The latest confession to stun the entertainment world is an unusual one: “We are filmmakers.”
The team behind the lonelygirl15 YouTube mystery has come forward, claiming that lonelygirl15 is part of their “show” and thanking their fans effusively for tuning in to “the birth of a new art form.” They are not, they insisted, “a big corporation.”
After amateur sleuths uncovered apparent links between the Creative Artists Agency and the official lonelygirl15 MySpace page, a statement claiming to be from “The Creators” was posted on the lonelygirl15 website late Thursday. It read in part:
“Our intention from the outset has been to tell a story -- A story that could only be told using the medium of video blogs and the distribution power of the Internet. A story that is interactive and constantly evolving with the audience.”
The statement sidestepped the issue of lonelygirl15’s real identity, saying cryptically, “Right now, the biggest mystery of Lonelygirl15 is ‘who is she?’ We think this is an oversimplification. Lonelygirl15 is a reflection of everyone.”
The statement’s authors wrote that they are “in the process of building a website centered around video and interactivity.”
Along with her friend “Daniel,” lonelygirl15 appears in a series of video blogs, confessional screeds spoken into a video camera and posted on websites such as YouTube. Since June, viewers have questioned whether the videos really depicted a home-schooled, shy girl named “Bree, or whether they were part of some larger project or promotional scheme.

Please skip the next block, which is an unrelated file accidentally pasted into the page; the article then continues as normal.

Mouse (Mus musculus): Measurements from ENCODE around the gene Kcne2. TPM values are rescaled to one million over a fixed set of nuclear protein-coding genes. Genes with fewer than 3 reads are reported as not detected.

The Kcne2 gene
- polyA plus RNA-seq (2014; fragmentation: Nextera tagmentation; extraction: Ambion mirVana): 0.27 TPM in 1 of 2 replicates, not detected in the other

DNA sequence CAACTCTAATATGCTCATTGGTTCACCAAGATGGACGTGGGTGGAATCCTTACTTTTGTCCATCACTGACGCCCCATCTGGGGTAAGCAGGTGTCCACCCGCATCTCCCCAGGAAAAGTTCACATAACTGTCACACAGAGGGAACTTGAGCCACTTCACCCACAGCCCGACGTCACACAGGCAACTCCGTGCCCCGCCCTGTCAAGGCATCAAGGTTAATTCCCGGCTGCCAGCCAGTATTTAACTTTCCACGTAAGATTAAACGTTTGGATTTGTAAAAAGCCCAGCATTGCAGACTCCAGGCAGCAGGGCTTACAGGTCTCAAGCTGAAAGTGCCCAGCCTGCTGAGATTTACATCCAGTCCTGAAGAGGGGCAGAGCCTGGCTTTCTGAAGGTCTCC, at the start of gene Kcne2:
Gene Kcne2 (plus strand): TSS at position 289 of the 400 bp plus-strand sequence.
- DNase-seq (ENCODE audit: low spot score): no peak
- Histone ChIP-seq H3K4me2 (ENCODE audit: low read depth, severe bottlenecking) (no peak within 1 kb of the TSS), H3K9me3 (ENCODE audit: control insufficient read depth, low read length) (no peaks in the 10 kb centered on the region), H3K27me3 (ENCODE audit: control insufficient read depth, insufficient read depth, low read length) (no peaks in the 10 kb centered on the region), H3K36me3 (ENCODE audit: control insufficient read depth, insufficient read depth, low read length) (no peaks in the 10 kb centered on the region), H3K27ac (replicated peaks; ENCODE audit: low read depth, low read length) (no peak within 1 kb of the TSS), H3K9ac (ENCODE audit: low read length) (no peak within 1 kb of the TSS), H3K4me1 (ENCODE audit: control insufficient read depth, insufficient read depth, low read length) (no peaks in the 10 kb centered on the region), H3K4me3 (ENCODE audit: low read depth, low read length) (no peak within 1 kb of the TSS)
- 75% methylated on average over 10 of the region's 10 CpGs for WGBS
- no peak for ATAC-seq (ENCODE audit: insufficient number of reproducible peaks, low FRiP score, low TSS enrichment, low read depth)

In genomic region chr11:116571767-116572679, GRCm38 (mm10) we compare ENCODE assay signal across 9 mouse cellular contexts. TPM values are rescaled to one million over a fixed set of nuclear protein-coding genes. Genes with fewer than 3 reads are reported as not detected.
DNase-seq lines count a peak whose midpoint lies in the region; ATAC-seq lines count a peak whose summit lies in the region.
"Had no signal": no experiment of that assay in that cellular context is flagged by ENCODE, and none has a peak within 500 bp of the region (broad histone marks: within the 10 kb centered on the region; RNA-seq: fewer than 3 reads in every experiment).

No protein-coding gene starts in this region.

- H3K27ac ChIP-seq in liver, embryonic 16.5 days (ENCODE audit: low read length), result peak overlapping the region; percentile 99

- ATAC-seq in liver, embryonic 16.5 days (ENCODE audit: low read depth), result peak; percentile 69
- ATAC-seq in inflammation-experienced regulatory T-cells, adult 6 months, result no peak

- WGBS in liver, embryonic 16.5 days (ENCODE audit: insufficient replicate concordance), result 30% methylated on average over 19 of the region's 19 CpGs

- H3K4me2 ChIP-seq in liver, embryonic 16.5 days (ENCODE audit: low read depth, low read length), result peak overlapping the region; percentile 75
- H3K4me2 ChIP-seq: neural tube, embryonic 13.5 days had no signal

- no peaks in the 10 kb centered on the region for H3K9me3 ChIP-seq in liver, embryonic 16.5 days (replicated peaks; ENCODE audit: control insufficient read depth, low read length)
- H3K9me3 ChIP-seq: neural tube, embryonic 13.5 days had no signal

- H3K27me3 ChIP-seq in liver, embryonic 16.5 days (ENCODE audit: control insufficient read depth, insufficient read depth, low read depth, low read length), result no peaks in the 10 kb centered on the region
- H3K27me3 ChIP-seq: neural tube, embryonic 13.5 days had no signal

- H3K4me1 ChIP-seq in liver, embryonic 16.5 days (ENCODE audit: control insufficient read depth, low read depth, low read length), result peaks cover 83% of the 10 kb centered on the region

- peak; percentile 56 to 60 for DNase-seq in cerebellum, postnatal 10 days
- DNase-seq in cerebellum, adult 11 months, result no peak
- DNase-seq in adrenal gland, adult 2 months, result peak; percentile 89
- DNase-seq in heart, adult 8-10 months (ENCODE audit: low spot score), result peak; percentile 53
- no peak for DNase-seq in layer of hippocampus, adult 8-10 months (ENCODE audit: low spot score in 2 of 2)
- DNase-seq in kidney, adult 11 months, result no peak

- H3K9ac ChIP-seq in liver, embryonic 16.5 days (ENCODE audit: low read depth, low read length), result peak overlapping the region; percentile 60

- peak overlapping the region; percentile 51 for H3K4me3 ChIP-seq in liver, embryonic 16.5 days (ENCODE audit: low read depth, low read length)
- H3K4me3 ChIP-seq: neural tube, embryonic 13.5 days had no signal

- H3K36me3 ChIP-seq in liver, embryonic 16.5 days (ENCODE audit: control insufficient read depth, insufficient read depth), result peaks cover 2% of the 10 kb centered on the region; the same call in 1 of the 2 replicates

Early reaction from fans to the seeming admission has been mixed. Asked via instant message if she was disappointed, Riana Giammarco, who curates a lonelygirl15 discussion board, said, “Not at all. I knew they were acting, and whether or not it was independent or represented, I didn’t really care.” She warned, however, that lonelygirl15 “has the potential to become uninteresting if they don’t spice it up a bit now that their secret is out.”
Chris Patterson, the Tulsa, Okla., software engineer who is part of the group that discovered the CAA connection, said in a phone interview, “I still want to see how the story ends.” As for the disappointment many fans are venting on the YouTube pages, Patterson said, “You mess with the emotions of real people and then tell them it was fake and they feel betrayed.”
Naturally, some suspect the confession itself might be a hoax. On Friday, the day after it was posted, the lonelygirl15 website could not be accessed, either because of a crash, foul play or another turn in the story. As of press time, neither lonelygirl15 nor the “filmmakers” could be reached for comment.